Not surprisingly, Medium is a promising space to source writers and various types of content creators. Often, Medium contributors publish thought-provoking, unique pieces that you can’t find anywhere else online. If they’re creating compelling content because they find it fulfilling rather than simply because work requires it, they’d likely bring lots of passion to your role. Similar to Redditors who post relevant content outside of their day job, these writers will probably be deeply invested in any writing role if they’re already doing it without pay.

You’ll find more than just writers on Medium, however. The platform is crawling with product marketers, engineers, and executives who want to share their thoughts on the issues they value most. In a quick scan of recent published posts, we found posts written by a teacher, web producer, college student and designer. Contributors will often list their current role in their writer’s bio, just as our own Head of Diversity and Inclusion, Ciara Trinidad, did above. That way, you can see if their background matches the role you’re hiring for.

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What is it?

Twitter is an online social networking service where users can post and read messages restricted to 140 characters. As the second largest social network in 2016 behind Facebook, it has a neverending reach and loyal base of users.

Why source here?

We readily admit that sourcing on Twitter is not exactly a new idea, but we can’t emphasize enough how rewarding it can be to tap into its pool of candidates.

First of all, you can use Twitter’s advanced search to find users who have used keywords related to your role in their profile or history of tweets. Looking to hire a digital marketing manager in Austin? Type in “digital marketing” and “Austin” into advanced search, and see who’s getting excited about the topic there.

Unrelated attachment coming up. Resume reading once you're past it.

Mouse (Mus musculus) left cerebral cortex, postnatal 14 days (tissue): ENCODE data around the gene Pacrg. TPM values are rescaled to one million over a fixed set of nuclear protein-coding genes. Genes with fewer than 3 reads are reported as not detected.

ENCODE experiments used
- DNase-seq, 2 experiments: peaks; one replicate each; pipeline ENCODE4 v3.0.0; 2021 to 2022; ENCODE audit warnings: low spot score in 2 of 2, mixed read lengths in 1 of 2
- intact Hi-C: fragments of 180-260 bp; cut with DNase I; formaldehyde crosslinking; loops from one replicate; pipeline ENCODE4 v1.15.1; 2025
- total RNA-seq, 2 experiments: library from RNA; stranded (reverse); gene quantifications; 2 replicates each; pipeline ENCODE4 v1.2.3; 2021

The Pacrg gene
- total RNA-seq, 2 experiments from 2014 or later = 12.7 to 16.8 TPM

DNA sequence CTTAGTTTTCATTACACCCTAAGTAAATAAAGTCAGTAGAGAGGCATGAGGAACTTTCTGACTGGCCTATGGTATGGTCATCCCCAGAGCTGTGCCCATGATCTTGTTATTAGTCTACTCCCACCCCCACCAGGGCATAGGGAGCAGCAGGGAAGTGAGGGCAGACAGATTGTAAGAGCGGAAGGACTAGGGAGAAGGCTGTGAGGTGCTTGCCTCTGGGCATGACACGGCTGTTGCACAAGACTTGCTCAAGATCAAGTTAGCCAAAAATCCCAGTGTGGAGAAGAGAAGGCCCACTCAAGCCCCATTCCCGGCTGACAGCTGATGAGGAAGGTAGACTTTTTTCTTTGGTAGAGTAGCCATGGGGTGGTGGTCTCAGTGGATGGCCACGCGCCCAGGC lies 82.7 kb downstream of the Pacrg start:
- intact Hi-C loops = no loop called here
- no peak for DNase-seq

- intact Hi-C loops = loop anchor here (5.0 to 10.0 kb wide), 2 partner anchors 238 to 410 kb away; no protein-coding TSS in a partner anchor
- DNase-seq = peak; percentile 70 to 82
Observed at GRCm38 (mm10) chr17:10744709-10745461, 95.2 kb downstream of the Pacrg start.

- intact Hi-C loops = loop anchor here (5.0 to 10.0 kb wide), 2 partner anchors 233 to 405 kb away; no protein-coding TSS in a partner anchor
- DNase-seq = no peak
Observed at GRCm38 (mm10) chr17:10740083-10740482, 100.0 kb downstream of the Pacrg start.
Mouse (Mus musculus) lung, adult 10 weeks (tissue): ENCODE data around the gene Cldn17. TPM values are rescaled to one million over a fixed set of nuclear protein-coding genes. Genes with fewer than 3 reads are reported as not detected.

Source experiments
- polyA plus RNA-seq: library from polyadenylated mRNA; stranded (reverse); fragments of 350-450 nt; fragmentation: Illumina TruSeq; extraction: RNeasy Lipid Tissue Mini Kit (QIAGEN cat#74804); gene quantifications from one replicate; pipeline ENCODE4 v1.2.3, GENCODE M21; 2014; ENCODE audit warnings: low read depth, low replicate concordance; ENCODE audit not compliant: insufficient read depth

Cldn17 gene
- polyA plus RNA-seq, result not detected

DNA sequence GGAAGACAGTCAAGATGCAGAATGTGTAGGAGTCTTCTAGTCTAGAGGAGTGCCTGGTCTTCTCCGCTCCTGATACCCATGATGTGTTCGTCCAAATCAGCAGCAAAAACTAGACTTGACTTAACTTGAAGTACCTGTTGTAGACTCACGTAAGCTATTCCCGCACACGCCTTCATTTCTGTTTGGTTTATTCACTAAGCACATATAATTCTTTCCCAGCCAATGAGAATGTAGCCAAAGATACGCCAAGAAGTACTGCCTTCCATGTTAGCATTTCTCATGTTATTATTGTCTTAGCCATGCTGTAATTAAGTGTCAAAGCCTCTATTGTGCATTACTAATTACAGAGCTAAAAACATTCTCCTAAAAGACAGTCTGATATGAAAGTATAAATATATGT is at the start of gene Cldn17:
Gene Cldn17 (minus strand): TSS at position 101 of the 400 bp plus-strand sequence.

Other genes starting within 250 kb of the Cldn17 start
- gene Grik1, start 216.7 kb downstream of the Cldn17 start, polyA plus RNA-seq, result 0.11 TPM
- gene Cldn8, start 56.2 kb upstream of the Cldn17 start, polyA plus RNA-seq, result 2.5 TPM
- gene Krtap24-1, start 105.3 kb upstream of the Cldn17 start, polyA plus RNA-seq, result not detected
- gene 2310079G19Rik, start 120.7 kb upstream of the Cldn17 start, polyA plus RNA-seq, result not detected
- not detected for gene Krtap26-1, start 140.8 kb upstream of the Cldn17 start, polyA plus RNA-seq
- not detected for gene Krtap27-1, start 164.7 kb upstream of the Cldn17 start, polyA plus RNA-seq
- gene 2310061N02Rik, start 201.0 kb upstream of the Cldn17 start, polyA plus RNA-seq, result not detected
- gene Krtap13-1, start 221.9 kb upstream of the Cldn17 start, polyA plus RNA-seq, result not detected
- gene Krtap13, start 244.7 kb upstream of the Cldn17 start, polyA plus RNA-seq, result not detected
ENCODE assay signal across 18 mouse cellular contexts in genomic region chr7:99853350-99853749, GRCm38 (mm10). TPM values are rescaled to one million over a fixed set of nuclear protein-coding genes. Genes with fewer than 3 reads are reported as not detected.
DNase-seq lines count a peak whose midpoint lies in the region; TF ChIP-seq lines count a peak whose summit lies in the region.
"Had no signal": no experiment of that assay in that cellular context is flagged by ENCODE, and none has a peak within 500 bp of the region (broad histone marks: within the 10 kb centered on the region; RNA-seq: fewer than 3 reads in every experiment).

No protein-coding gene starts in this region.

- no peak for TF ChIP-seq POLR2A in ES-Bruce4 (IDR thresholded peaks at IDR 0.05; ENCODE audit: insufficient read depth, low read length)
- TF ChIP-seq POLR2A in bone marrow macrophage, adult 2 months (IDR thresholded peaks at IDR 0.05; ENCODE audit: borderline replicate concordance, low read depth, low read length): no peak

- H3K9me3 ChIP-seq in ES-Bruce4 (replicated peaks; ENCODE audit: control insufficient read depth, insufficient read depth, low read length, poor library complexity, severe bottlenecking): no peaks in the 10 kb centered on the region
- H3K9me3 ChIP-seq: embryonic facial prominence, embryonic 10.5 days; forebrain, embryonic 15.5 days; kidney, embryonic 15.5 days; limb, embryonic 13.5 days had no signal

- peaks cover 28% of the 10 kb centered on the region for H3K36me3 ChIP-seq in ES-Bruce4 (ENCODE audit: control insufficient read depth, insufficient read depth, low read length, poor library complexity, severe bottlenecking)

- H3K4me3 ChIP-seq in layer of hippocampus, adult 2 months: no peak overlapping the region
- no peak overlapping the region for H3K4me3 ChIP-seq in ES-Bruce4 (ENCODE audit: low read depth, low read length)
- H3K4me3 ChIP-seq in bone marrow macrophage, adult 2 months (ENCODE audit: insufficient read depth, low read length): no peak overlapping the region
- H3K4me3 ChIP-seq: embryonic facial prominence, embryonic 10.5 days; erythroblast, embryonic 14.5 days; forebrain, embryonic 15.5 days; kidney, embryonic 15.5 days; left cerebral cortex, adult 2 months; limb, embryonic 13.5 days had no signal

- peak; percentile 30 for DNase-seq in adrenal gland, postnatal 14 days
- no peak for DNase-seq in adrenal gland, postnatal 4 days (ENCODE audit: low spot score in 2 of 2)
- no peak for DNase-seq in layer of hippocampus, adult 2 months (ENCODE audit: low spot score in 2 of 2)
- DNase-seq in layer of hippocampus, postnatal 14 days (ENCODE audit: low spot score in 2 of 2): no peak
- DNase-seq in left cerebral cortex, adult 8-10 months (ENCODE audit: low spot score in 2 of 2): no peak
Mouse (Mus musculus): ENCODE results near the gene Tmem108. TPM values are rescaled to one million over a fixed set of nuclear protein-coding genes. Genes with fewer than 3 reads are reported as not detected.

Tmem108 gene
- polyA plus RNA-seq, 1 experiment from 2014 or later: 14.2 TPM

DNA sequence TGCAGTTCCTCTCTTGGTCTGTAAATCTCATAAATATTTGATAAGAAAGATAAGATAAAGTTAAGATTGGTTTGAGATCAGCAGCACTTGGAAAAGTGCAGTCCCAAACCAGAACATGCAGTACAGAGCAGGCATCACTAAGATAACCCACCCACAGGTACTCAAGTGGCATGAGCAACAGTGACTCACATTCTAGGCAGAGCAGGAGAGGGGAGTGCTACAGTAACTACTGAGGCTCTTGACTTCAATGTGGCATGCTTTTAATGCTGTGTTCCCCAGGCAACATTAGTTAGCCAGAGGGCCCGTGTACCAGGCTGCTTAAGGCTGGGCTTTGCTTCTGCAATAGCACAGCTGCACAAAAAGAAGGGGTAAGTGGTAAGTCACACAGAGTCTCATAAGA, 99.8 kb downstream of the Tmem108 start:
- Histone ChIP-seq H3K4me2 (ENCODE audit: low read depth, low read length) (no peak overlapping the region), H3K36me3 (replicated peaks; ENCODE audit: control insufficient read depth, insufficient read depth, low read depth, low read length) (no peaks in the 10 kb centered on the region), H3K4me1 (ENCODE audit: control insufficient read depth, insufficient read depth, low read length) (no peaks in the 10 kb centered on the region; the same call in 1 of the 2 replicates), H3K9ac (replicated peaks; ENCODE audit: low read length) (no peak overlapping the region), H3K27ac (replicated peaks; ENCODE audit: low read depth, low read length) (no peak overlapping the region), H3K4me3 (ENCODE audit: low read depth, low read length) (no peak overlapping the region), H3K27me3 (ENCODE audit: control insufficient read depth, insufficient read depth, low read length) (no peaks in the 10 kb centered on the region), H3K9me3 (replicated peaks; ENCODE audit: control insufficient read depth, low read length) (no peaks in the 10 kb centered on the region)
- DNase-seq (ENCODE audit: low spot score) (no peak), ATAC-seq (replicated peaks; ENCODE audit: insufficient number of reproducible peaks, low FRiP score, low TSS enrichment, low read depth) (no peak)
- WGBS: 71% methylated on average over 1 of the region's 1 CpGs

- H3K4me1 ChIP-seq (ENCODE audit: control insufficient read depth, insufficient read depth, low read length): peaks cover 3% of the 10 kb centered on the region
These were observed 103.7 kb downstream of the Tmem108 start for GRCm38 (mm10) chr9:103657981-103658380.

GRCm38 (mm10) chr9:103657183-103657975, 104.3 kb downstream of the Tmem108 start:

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Also, as most of us know, one of Twitter’s signature features is the hashtag. More than a fun way to emphasize one portion of your tweet, they are actually used to track conversations on specific topics. And as a recruiter, they serve as a useful tool to find groups of people who are discussing topics that relate to your open role. If you want to find a group of people who are passionate about a very niche topic like #recruitmentmarketing, for example, type it into the search box to see who’s talking about it in the Twittersphere.

Your users 

What is it?

The base of people who have passionately engaged with your product before. Particularly those who have taken the time to provide you with detailed, constructive feedback and who have acted as ambassador for your company brand. Often, they’ve shared their thoughts on your company review site or through support tickets.

Why source here?

The truth is, the people who have avidly used your product know its intricacies better than anyone else (sometimes, they know them even than your own team). They’re all too familiar with most of its existing strengths and flaws, and the fact that they paid for your product in the first place means they know how and why it’s valuable.

If you do decide to reach out to your current or former users, do so carefully and strategically. We suggest that you prioritize both those who have expressed interest in joining your team, and those who have been most engaged and invested in your product.

At times, it may feel like every top candidate is inaccessible. It stings when you reach out again and again, yet get no reply. We promise, however, that new sourcing pools are emerging all the time. Who would’ve thought that Medium, a blogging platform founded in 2012, could be such a rich source of talent?

If you’re looking to jump into even more new sourcing pools, don’t forget to download our tip sheet of 15 more (we repeat, 15!), fresh sourcing ideas.

Not sure how to get in touch with the candidates you source? Read our post on the best ways to find anybody’s email